You’ve seen this problem before.

I was discussing this problem with a co-worker a week or so ago and they suggested I change the scenario to a fence around a skate park….”to make it more relatable to students.” I wasn’t sure that particular fix was going to make my students want to solve it more (more on that from Dan here, here, and here). Instead, “I want to make it more curious than that…and get my students to do most of the heavy lifting”.

The textbook and many teachers will tell you to break out the geoboards and bands. But I still feel like that is telling them what to explore. I wanted them to ask the question before we do the exploring. How can we make this topic more curious?

Here is my attempt at making this more curious:

Show them this and ask for what do you notice? What do you wonder?

Today, my students noticed: “The number of pieces stayed the same,” Different rectangles, squares were made,” “The rectangles were blue,”

Today, my students wondered: “What would the perimeter be?” “How big were the rectangles?” “Were they all the same area?” “Why are we doing this” “Which shape would be the biggest?” “How long was each piece?”

I circled the wonder: Which shape is the biggest? But I extended it…. I confirmed some of their other wonderings like…yes the number of lines didn’t change. How many did you see? Did you guess 24?

Draw one of those rectangles you saw on your whiteboard. Write the dimensions. Determine the area.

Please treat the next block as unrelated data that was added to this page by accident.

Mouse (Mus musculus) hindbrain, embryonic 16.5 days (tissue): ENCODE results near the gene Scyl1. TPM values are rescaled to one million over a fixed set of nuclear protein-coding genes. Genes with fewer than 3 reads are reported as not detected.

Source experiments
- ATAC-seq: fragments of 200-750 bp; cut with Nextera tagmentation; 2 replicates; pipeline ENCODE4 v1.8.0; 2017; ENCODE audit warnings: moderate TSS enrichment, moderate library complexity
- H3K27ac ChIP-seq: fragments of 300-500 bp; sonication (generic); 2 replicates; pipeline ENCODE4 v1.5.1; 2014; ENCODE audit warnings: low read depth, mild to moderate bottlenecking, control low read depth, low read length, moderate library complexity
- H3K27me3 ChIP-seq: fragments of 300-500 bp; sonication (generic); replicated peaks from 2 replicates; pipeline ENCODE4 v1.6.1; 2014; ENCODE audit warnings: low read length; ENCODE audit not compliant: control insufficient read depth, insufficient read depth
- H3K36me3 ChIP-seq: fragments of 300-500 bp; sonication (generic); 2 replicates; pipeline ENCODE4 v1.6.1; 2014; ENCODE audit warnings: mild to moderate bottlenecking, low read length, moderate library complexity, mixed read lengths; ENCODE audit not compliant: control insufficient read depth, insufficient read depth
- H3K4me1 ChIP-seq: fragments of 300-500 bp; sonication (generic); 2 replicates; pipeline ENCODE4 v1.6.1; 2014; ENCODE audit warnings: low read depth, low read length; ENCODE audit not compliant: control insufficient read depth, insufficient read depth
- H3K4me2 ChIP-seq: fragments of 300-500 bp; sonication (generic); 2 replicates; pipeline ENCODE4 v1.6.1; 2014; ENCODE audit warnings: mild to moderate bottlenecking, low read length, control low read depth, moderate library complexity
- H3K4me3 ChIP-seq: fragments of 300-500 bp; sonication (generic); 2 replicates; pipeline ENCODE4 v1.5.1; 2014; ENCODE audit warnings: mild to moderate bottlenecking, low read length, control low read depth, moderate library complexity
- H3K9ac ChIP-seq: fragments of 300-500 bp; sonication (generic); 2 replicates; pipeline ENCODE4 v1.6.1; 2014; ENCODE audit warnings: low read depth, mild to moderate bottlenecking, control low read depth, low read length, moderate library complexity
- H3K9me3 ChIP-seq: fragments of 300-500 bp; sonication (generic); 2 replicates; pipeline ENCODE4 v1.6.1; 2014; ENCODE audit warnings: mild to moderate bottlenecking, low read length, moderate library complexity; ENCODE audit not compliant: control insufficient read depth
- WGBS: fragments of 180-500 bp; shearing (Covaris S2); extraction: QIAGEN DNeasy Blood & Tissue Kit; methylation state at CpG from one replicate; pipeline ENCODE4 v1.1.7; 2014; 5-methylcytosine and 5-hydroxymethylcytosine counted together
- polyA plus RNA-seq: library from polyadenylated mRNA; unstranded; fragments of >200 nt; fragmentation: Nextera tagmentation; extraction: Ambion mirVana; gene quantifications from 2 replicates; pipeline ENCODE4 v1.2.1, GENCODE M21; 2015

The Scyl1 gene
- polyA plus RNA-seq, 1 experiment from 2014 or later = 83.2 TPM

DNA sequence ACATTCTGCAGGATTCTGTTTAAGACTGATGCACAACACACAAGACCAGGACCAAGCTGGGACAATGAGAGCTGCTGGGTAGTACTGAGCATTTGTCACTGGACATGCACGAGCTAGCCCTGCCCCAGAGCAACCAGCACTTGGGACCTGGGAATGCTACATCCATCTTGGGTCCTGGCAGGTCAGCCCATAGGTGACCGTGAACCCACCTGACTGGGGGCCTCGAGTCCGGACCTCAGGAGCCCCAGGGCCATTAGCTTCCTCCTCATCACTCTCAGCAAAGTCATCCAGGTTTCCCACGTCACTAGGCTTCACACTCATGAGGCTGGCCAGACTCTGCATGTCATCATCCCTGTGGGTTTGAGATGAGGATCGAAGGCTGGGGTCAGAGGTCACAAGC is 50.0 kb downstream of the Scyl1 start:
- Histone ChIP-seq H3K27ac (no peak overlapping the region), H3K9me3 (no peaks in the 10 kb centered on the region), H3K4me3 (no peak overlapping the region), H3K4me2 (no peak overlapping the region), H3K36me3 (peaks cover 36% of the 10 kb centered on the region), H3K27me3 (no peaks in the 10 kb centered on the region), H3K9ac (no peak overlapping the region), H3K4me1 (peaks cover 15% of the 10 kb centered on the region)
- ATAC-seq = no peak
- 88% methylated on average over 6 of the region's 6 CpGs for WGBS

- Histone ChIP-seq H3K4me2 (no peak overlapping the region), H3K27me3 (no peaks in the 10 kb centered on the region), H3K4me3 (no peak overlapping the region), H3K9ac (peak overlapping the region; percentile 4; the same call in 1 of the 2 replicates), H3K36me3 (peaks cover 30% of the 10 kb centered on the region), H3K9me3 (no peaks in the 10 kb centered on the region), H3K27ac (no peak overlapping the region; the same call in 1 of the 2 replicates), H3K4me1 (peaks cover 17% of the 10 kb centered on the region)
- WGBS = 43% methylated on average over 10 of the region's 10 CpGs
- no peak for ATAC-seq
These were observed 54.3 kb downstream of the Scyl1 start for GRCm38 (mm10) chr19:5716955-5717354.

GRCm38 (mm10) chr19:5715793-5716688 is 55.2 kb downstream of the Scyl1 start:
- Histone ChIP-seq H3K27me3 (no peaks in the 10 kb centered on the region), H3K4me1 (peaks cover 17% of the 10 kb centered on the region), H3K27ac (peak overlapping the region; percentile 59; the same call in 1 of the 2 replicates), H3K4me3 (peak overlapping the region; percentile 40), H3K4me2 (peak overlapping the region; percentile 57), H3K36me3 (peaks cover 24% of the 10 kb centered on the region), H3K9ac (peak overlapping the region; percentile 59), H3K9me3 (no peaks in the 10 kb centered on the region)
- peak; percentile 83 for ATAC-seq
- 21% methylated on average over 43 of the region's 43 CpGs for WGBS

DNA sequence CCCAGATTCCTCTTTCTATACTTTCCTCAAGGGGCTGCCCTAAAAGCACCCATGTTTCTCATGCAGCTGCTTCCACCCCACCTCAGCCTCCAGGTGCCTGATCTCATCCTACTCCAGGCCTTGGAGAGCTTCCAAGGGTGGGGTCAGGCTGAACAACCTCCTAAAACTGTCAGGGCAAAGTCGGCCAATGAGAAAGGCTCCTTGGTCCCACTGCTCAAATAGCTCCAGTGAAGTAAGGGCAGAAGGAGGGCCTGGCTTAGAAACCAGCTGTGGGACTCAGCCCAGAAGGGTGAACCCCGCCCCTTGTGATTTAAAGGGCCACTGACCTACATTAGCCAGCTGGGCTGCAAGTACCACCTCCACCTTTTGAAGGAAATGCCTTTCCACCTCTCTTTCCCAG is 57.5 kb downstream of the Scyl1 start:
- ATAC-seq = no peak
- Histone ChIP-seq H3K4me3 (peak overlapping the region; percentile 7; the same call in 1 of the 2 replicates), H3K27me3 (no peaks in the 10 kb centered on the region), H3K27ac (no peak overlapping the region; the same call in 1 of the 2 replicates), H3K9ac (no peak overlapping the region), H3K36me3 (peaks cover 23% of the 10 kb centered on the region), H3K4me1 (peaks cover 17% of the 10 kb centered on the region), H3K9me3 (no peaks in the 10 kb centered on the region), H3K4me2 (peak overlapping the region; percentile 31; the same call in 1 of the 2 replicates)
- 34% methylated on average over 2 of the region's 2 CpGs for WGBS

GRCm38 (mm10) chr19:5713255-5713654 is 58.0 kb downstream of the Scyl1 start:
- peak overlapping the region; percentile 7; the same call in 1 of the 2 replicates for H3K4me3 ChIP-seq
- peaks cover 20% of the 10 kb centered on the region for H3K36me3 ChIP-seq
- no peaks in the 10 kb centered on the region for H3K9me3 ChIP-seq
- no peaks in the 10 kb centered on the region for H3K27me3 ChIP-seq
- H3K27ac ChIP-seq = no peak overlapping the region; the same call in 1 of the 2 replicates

I asked each student what dimensions they had and the area. Who has the biggest? I extended the idea….”I wonder what would happen if we had a different number of lines, a different perimeter to work with?”

The rest of the lesson would flow much like all of those geoboards lesson (get their hands/minds working — the less I talk the more they learn).

I assigned each pair of students a piece of chart paper with a new perimeter to work with. Draw rectangles with your set perimeter. Record the dimensions and the perimeter.

The recorded on the sheet:

I showed some pics of student graphs on the TV and we concluded together that squares were making the largest area!

The groups then turned to doing some practice problems of “Here is a perimeter…what dimensions will produce the max area” and the backwards questions…”If the largest rectangle has an area of ___ what would the perimeter be?” Some groups were given the problem where we only use 3 sides to enclose an area. What now will make the largest area?

Stripping this problem of context didn’t make them want to investigate less……in this case my students were engaged as much as I’ve seen them lately.

I wasn’t pushing them to memorize that it’s a square that will give the max area….I feel like the big idea here for us was taking our own wonderings and investigating them systematically to discover a relationship. For me that is the bigger take away for these grade 9 students.

I love this. Thanks for sharing.

A really neat follow up to this, inspired from the book “Embarrassment” by Thomas Newkirk, could be:

Q1: Is 38 + 22 equivalent to 40 + 20? Discuss.

Q2: Is 38 x 22 equivalent to 40 x 20? Discuss.

Q3. If (the latter is) not equivalent, which then is bigger? Discuss.

The answer being, the one that is more “squarish”, because it is “more efficient at holding space.” A really fun and powerful connection to number sense!